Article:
The following is an example of a valid /cacerts exchange over DTLS. The content length of the cacerts response in appendix A.1 of [RFC7030] is 4246 bytes using base64. This leads to a length of 2509 bytes in binary. The CoAP message adds around 10 bytes, the DTLS record 29 bytes. To avoid IP fragmentation, the CoAP block option is used and an MTU of 127 is assumed to stay within one IEEE 802.15.4 packet. To stay below the MTU of 127, the payload is split in 39 packets with a payload of 64 bytes each, followed by a packet of 13 bytes. The client sends an IPv6 packet containing the UDP datagram with the DTLS record that encapsulates the CoAP Request 40 times. The server returns an IPv6 packet containing the UDP datagram with the DTLS record that encapsulates the CoAP response. The CoAP request-response exchange with block option is shown below. Block option is shown in a decomposed way indicating the kind of Block option (2 in this case because used in the response) followed by a colon, and then the block number (NUM), the more bit (M = 0 means last block), and block size exponent (2**(SZX+4)) separated by slashes. The Length 64 is used with SZX= 2 to avoid IP fragmentation. The CoAP Request is sent with confirmable (CON) option and the content format of the Response is /application/cacerts.

GET []/est/crts     -->
              <--   (2:0/1/39) 2.05 Content
    GET URI (2:1/1/39)                           -->
              <--   (2:1/1/39) 2.05 Content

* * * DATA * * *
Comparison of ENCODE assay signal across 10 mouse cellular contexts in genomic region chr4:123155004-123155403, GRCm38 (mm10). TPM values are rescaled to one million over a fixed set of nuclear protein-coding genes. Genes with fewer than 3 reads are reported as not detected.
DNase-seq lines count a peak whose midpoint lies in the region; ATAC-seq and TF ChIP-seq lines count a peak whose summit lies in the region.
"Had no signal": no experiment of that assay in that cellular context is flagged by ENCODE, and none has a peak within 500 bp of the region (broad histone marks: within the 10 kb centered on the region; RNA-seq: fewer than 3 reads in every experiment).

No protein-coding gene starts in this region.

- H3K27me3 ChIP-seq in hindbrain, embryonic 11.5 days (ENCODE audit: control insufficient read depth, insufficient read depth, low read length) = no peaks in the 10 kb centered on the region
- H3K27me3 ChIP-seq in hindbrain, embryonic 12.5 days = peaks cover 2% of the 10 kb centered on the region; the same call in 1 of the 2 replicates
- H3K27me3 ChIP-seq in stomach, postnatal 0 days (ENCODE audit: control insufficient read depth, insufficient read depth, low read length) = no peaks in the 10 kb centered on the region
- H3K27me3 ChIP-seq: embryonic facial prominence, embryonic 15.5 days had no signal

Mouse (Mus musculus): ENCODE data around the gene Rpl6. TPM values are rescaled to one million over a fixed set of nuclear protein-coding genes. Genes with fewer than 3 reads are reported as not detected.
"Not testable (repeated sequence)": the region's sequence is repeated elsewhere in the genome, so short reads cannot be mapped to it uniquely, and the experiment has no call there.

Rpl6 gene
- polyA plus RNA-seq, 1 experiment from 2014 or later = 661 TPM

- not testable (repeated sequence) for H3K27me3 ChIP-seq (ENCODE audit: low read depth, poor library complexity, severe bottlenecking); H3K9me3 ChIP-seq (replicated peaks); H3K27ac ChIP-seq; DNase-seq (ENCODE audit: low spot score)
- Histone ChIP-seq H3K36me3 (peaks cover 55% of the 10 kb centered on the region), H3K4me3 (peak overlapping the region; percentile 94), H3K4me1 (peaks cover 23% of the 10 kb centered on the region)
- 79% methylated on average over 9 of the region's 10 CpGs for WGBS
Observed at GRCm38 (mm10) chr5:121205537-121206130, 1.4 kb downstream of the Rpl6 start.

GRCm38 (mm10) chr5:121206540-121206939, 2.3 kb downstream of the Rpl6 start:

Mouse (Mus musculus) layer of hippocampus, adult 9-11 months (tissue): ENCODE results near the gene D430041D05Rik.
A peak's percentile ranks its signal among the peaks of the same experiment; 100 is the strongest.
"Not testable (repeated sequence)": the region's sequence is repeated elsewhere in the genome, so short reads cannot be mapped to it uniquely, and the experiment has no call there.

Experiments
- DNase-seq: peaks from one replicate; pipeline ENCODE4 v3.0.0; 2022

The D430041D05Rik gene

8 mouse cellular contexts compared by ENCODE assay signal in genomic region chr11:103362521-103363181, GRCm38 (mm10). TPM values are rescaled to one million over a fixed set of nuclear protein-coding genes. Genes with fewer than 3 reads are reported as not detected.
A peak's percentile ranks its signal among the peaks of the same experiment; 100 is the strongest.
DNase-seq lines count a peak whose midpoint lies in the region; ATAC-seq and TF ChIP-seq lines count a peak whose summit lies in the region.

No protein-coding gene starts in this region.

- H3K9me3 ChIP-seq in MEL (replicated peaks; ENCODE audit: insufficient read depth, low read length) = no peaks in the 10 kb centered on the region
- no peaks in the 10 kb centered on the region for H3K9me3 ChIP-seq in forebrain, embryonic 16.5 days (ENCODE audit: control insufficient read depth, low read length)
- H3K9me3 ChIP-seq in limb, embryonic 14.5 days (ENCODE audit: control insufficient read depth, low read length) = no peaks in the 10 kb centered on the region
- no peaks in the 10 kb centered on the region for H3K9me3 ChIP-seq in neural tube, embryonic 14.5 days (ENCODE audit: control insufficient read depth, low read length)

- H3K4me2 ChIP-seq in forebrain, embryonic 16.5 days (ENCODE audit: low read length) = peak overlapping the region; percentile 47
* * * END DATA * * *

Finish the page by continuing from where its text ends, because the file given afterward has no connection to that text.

GET URI (2:65/1/39)                         -->
              <--   (2:65/0/39) 2.05 Content

For further detailing the CoAP headers of the first two blocks are written out.

The header of the first GET looks like:

  Ver = 1
  T = 0 (CON)
  Code = 0x01 (0.1 GET) 
   Option1 (Uri-Host)
     Option Delta = 0x3  (option nr = 3)
     Option Length = 0x9
     Option Value =
   Option2 (Uri-Port)
     Option Delta = 0x4   (option nr = 3+4=7)
     Option Length = 0x4
     Option Value = 8085
   Option3 (Uri-Path)
     Option Delta = 0x4    (option nr = 7+4=11)
     Option Length = 0x9
     Option Value = /est/crts
  Payload = [Empty]

The header of the first response looks like:

  Ver = 1
  T = 2 (ACK)
  Code = 0x45 (2.05 Content.) 
    Option1 (Content-Format)
      Option Delta = 0xC  (option 12)
      Option Length = 0x2
      Option Value = TBD1                  
    Option2 (Block2)
      Option Delta = 0xB  (option 23 = 12 + 11)
      Option Length = 0x1
      Option Value = 0x0A (block number = 0, M=1, SZX=2)
  Payload = 

The second Block2:

  Ver = 1
  T = 2 (means ACK)
  Code = 0x45 (2.05 Content.)
    Option1 (Content-Format)
      Option Delta = 0xC   (option 12)
      Option Length = 0x2 
      Option Value = TBD1
    Option2 (Block2)
      Option Delta = 0xB  (option 23 = 12 + 11)
      Option Length = 0x1
      Option Value = 0x1A (block number = 1, M=1, SZX=2)
  Payload = 

The 40th and final Block2:

  Ver = 1
  T = 2 (means ACK)
  Code = 0x21
    Option1 (Content-Format)
      Option Delta = 0xC   (option 12)
      Option Length = 0x2
      Option Value = TBD1 
    Option2 (Block2)
      Option Delta = 0xB  (option 23 = 12 + 11)
      Option Length = 0x2
      Option Value = 0x272 (block number = 39, M=0, SZX=2)
  Payload = 73a30d0c006343116f58403100

Authors' Addresses

Peter van der Stok Consultant EMail:
Panos Kampanakis Cisco Systems EMail:
Sandeep S. Kumar Philips Lighting Research High Tech Campus 7 Eindhoven, 5656 AE NL EMail:
Michael C. Richardson Sandelman Software Works EMail: URI:
Martin Furuhed Nexus Group EMail:
Shahid Raza RISE SICS Isafjordsgatan 22 Kista, Stockholm 16440 SE EMail: